Out of the gate, Italian central bank governor Mario Draghi was the frontrunner. He had restored the integrity of the Bank of Italy that was tarnished by the scandals of his predecessor, Antonio Fazio. Shortly after his appointment to the Bank of Italy, Draghi in 2006 became the head of the Financial Stability Forum, an informal group of regulators set up in the wake of the Asian financial crisis to help monitor potential future threats.
The Basel-based FSF, like authorities everywhere, was caught flat-footed by the subprime crisis originating in the U.S., but the Group of 20 heads of state quickly turned to Draghi and an upgraded Financial Stability Board for advice on international banking reforms.
However, the crisis also brought investment banks, and particularly Goldman Sachs, into disrepute among government authorities. And Draghi, who spent most of his career in the public sector, spent a few years working for Goldman in Europe. He may even have been in a position where he should have known about Goldman’s nefarious sleight of hand in hiding Greek government debt, blamed by many for exacerbating the later crisis in that country.
This allowed Axel Weber, the head of Germany’s central bank, the Bundesbank, to take the lead in the race for the ECB succession. The original deal to locate the ECB in Frankfurt had seemed to rule out a German as head of the bank. So Dutchman Wim Duisenberg was the first president, with a shortened four-year term, and Frenchman Trichet became the second.
Weber has been a strong, outspoken central banker in the classic Bundesbank mode. An inflation hawk, a fiscal conservative, and a strict monetarist, he began to look like the ideal choice to keep the euro on a straight and true path. An academic whose policy experience came on Germany’s council of economic advisers, he never worked for Goldman Sachs.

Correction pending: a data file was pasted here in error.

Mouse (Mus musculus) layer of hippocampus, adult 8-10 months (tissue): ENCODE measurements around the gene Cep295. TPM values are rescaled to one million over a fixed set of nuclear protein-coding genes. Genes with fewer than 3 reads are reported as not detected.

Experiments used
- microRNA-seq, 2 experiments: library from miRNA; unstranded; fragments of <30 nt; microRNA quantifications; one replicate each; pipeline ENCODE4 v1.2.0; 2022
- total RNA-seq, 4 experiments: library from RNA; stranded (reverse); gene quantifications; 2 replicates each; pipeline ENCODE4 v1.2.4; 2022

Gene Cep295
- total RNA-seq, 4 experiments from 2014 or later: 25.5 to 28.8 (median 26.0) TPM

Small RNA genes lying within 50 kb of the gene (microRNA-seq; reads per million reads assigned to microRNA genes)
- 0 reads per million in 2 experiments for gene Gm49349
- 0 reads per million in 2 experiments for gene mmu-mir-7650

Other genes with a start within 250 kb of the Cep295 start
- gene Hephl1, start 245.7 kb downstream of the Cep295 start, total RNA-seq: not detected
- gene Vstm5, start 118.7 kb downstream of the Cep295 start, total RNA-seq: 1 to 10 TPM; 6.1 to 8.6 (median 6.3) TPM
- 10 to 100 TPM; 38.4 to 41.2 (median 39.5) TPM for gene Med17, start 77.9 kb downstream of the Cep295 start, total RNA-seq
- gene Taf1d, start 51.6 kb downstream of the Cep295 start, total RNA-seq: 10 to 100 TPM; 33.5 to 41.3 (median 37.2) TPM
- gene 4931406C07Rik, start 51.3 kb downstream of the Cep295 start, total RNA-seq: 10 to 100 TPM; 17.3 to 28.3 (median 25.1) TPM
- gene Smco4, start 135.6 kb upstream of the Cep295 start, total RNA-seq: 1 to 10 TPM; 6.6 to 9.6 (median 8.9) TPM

But then the euro crisis broke, and Weber began to show the dark side of his Teutonic strictness. When Trichet, who had maintained the ECB would never take the political step of buying government bonds, reversed himself and bought bonds in the secondary market to alleviate the pressure on the debt of Greece and other European peripheral countries, Weber not only opposed the move as a member of the ECB’s governing council, but publicly criticized the policy.
This breach of central bank protocol angered his colleagues at the ECB and earned Weber the reputation of being undiplomatic and perhaps not suited to the task of heading the ECB. Weber for a while went on a charm offensive but by the time of the IMF/World Bank meetings in Washington in October was back to being a blunt, undiplomatic contrarian – urging an end to the bond purchases and an early exit from the ECB’s easy monetary policies in opposition to the consensus on the central bank council.
Weber’s remarks in various forums in Washington were so blunt, in fact, that some observers suggested the decision had already been made against him – or that he simply doesn’t care if he gets the ECB job.
This has prompted speculation that a small-country candidate might emerge as a compromise, with Yves Mersch, head of Luxembourg’s central bank, mentioned as a possibility. This would fit in with a pattern of EU compromise that saw a relatively obscure Belgian, Herman Van Rompuy, named as the first full-time president of the European Council last year. Mersch certainly has the competence and diplomatic skills for the job. If Weber is a bit like Shrek, Mersch is a trimmed, pinstriped version of Asterix.
But Mersch lacks either the personal or political weight of a Trichet, or even a Duisenberg. Earlier this year, the ECB pick Portuguese central banker Vitor Constancio as vice president, implying that the presidency would remain with a big-country representative. Also, a putative north-south balance at the top seemed to give the nod to Weber over Draghi.
But Draghi still remains a contender if he can overcome concern about his Goldman role. Weber is still the 800-pound gorilla, but he may have gone too far in alienating France and other southern European countries.
Other possibilities would be to pick someone from the ECB executive board – say the German Juergen Stark, who unlike Weber supported the ECB bond purchases. The ECB could venture outside the ranks of current central bankers and turn to Jaime Caruana, former Bank of Spain governor who spent some time at the IMF before becoming the general manager of the Bank for International Settlements. Or some other dark horse candidate could emerge. Place your bets.
By Darrell Delamaide for Oilprice.com